My children have always been active in sports—not in that ‘future college draft’ kind of way, but in that ‘future case-of-beer-in-the-park-with-your-buddies’ kind of way. Even so, we’ve had our share of, ahem, incidents.

We’ve all read the stories of fathers beating up their kids’ coaches, parents running on the field to protest a call, etc. So, it was with some trepidation that I faced the world of high school sports. Cranky is now in the ninth grade and plays on her high school tennis team. I try to avoid her matches because frankly, I tend to get a little irrational myself (I secretly dread a viral video of myself berating my child in front of a crowd of drop-jawed composed parents).

On a side note, I walk a fine line in terms of crowd etiquette with my child. I can clap, but not cheer; sit, but not stand. I can chat with another parent, but not talk on my phone—a fine edict coming from a 14-year-old girl whose phone seems to have melded to her palm.

So with girded loins, I attended Cranky’s first match—a doubles tournament at a local Catholic high school. Cranky was on the court with her partner in a close match, with the mothers of her opponents sitting on the bench next to me. The other team hit a terrific put away shot. The mothers cheered for their daughters and I bristled— maybe partly due to the fact that they were permitted to cheer. I start grinding my jaw. I sense their animosity and I know they can sense mine. My daughter double faults. Come on! I mutter under my breath. That’s when it happened.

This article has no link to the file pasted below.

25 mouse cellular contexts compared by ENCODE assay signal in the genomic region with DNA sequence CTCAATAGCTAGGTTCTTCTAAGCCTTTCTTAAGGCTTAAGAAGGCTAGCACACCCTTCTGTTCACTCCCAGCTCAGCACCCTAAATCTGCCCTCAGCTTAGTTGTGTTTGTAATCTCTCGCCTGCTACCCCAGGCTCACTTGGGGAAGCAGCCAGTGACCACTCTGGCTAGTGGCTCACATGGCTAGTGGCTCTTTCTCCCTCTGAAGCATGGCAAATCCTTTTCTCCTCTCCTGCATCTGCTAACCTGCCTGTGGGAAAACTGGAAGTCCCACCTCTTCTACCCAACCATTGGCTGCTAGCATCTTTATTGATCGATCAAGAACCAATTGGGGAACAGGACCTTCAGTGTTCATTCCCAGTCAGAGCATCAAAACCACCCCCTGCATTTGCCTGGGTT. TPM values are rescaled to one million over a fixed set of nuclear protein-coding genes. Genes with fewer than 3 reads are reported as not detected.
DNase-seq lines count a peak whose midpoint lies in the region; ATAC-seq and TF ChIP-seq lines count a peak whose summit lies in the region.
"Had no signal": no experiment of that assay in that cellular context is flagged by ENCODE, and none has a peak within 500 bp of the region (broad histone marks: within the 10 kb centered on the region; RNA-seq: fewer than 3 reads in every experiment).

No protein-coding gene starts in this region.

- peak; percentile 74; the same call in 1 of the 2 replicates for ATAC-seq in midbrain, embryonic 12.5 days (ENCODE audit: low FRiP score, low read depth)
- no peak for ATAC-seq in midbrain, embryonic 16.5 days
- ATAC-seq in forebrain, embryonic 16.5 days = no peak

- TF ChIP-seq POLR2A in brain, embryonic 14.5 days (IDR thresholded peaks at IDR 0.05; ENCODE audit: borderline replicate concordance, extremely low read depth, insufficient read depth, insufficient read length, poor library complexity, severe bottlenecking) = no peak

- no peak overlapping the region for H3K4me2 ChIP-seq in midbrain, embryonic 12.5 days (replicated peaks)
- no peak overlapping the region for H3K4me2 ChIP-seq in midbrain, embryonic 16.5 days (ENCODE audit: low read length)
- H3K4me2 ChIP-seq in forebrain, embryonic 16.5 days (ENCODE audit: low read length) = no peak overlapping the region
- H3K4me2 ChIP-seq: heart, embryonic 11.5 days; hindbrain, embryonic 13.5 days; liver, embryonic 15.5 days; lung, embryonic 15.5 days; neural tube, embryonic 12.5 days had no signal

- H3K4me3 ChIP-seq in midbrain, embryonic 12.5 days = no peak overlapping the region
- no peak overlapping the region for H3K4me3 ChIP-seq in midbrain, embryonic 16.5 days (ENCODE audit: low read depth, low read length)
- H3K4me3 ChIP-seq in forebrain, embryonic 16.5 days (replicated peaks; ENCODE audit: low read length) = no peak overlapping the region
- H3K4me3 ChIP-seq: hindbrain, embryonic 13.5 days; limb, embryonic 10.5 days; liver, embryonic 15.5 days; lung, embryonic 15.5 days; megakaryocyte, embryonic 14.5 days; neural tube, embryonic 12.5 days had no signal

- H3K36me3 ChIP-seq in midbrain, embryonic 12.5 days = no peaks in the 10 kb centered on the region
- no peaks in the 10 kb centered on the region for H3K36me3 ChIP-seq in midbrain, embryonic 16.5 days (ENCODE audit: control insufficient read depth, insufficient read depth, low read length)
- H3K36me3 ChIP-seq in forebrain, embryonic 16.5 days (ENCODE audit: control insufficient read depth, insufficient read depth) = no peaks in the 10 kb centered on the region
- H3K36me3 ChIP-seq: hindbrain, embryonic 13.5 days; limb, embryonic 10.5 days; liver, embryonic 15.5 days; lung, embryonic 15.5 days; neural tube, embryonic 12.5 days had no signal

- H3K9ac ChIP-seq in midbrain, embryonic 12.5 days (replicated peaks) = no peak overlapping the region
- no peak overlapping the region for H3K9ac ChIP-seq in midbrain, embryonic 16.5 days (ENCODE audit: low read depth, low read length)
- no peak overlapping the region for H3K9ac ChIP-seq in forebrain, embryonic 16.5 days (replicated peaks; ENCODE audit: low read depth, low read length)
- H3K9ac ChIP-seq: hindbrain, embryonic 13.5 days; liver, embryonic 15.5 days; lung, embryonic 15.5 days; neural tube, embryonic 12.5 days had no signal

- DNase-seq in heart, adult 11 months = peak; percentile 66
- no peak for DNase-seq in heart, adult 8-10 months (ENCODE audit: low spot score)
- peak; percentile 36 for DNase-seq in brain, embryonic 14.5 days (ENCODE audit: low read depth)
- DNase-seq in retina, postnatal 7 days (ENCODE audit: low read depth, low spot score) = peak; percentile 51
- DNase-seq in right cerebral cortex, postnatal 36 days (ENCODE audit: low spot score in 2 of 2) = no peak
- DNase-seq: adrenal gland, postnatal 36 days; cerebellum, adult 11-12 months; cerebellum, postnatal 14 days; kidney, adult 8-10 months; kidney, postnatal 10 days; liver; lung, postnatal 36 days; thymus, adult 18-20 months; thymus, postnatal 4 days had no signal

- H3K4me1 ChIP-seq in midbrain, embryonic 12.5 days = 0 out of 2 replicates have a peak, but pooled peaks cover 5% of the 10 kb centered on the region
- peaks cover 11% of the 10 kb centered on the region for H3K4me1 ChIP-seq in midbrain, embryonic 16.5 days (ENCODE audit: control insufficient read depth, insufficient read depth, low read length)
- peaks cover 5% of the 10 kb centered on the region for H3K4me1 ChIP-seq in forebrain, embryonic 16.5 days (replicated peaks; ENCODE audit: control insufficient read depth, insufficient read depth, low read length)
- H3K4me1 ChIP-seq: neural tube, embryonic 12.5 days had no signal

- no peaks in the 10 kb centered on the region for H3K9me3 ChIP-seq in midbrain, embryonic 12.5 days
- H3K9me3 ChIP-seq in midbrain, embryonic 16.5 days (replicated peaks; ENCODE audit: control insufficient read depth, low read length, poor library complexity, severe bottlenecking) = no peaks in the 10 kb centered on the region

The woman sitting next to me turned. She looked at me with a smile, and with a charming Southern accent said, Which one is yours? The nerve, right? I point to Cranky and said, Ponytail. She smiled and said, Oh, she’s a beautiful player. It’s an advantage to be a lefty. It’s suddenly dawning on me that it might be possible to be civil while rooting for your child at a sporting event.

She clapped for her daughter and I complimented the shot. I learned that their family had just moved to St. Louis a couple of years ago and that her daughter, a senior, is the youngest of two. The match ended—her daughter won—I congratulated her and mentioned offhandedly that it was nice chatting with her. What a nice introduction to high school sports. Turns out there is such a thing as friendly competition. Who knew? It may be late in the game for this, literally, but is it possible I’m growing up?

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